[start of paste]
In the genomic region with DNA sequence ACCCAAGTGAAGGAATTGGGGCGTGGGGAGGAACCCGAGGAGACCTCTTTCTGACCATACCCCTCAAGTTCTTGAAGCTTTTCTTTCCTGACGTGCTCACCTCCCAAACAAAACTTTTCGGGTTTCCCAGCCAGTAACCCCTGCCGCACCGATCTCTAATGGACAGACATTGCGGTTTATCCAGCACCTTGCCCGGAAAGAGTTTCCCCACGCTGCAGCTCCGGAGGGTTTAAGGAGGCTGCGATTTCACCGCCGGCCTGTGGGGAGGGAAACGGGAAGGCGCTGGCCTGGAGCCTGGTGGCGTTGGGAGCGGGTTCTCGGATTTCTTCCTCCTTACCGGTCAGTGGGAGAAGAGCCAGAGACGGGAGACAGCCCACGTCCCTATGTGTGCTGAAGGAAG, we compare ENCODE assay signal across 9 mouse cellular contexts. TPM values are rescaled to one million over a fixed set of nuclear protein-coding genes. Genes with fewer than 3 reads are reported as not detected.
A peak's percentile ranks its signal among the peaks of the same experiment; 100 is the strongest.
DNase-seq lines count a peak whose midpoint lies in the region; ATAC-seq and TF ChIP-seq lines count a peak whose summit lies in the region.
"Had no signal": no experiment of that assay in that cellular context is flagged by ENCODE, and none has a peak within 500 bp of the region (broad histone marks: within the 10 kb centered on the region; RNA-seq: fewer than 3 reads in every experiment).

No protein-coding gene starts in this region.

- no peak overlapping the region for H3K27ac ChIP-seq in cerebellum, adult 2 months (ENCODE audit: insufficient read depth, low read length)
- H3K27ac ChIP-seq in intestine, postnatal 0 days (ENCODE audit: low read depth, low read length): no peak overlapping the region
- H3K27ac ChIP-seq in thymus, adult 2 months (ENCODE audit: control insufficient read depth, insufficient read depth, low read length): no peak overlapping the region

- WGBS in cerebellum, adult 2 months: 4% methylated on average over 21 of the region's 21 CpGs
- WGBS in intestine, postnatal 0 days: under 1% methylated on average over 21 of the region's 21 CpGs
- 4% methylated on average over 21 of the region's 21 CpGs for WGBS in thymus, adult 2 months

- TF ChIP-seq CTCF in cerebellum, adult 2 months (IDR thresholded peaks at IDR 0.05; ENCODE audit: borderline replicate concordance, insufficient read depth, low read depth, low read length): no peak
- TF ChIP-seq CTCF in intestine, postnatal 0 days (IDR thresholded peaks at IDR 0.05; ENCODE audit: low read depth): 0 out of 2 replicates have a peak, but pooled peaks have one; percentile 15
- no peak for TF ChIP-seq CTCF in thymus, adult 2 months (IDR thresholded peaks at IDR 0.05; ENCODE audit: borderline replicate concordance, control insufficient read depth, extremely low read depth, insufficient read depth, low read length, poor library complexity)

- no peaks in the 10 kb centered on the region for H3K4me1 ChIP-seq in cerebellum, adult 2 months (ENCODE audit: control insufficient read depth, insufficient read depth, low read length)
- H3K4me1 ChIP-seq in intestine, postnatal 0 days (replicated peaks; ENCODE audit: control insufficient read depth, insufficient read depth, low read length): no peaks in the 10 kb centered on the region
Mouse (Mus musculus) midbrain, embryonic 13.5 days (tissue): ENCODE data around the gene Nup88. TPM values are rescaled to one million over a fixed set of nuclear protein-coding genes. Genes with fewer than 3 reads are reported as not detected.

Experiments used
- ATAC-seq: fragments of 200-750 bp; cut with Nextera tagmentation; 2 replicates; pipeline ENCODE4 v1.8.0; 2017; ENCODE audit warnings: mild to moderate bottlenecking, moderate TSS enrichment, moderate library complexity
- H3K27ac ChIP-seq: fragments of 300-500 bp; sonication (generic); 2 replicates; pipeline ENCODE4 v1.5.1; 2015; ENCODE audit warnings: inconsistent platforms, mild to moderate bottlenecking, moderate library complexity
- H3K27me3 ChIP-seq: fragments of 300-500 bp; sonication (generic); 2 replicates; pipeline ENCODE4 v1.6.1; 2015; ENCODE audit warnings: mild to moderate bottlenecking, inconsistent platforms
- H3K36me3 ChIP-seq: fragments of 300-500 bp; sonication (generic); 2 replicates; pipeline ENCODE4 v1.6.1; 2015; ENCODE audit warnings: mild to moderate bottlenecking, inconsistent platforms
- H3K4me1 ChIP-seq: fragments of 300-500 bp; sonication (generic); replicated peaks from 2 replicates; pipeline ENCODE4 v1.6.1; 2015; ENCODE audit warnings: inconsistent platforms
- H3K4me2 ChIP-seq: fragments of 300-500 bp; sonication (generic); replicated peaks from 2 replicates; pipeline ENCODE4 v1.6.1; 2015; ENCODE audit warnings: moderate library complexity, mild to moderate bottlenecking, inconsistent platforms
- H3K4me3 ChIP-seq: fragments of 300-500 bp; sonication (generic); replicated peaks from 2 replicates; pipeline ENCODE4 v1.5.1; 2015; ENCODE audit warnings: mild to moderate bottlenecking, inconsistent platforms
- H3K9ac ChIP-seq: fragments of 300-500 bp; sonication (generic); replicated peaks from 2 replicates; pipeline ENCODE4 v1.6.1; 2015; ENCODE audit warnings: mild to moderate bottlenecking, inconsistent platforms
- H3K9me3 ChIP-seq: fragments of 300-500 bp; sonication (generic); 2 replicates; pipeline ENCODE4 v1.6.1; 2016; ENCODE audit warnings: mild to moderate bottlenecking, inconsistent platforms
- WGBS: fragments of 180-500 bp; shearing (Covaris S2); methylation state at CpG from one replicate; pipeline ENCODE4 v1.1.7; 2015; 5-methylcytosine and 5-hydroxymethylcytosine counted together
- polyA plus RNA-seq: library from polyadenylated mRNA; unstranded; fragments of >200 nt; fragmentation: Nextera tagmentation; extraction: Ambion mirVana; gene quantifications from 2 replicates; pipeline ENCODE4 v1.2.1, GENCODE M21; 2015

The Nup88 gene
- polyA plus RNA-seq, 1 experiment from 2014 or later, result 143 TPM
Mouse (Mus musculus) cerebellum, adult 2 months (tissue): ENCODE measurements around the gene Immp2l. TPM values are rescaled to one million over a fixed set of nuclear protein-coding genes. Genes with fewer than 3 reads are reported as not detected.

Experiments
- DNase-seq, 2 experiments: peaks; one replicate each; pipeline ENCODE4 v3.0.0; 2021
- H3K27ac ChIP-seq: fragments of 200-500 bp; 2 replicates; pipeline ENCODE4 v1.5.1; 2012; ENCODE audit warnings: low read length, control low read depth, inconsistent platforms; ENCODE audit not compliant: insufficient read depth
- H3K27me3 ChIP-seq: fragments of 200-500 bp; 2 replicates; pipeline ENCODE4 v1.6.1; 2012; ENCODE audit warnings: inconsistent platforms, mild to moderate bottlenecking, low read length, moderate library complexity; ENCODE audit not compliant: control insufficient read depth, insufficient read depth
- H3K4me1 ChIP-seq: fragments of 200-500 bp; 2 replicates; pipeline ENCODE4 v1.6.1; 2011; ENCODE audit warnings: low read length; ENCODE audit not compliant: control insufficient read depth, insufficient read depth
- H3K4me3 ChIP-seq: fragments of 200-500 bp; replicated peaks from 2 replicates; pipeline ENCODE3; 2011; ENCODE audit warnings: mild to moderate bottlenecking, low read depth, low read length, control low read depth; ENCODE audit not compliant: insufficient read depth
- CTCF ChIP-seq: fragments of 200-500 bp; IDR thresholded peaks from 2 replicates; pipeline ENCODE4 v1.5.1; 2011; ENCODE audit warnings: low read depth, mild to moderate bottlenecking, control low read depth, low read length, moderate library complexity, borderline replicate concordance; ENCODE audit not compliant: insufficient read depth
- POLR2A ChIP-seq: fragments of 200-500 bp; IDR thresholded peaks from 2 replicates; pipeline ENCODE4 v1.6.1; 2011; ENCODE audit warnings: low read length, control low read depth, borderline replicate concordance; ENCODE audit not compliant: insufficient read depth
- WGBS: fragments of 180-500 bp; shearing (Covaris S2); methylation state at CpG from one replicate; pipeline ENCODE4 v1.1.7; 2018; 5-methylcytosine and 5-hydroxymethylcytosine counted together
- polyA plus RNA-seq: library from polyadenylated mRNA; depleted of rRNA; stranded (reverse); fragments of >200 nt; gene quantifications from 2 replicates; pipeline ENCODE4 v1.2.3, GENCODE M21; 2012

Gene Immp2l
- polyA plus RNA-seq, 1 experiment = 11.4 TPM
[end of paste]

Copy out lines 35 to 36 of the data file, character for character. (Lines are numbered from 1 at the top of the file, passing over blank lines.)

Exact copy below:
- H3K27ac ChIP-seq: fragments of 200-500 bp; 2 replicates; pipeline ENCODE4 v1.5.1; 2012; ENCODE audit warnings: low read length, control low read depth, inconsistent platforms; ENCODE audit not compliant: insufficient read depth
- H3K27me3 ChIP-seq: fragments of 200-500 bp; 2 replicates; pipeline ENCODE4 v1.6.1; 2012; ENCODE audit warnings: inconsistent platforms, mild to moderate bottlenecking, low read length, moderate library complexity; ENCODE audit not compliant: control insufficient read depth, insufficient read depth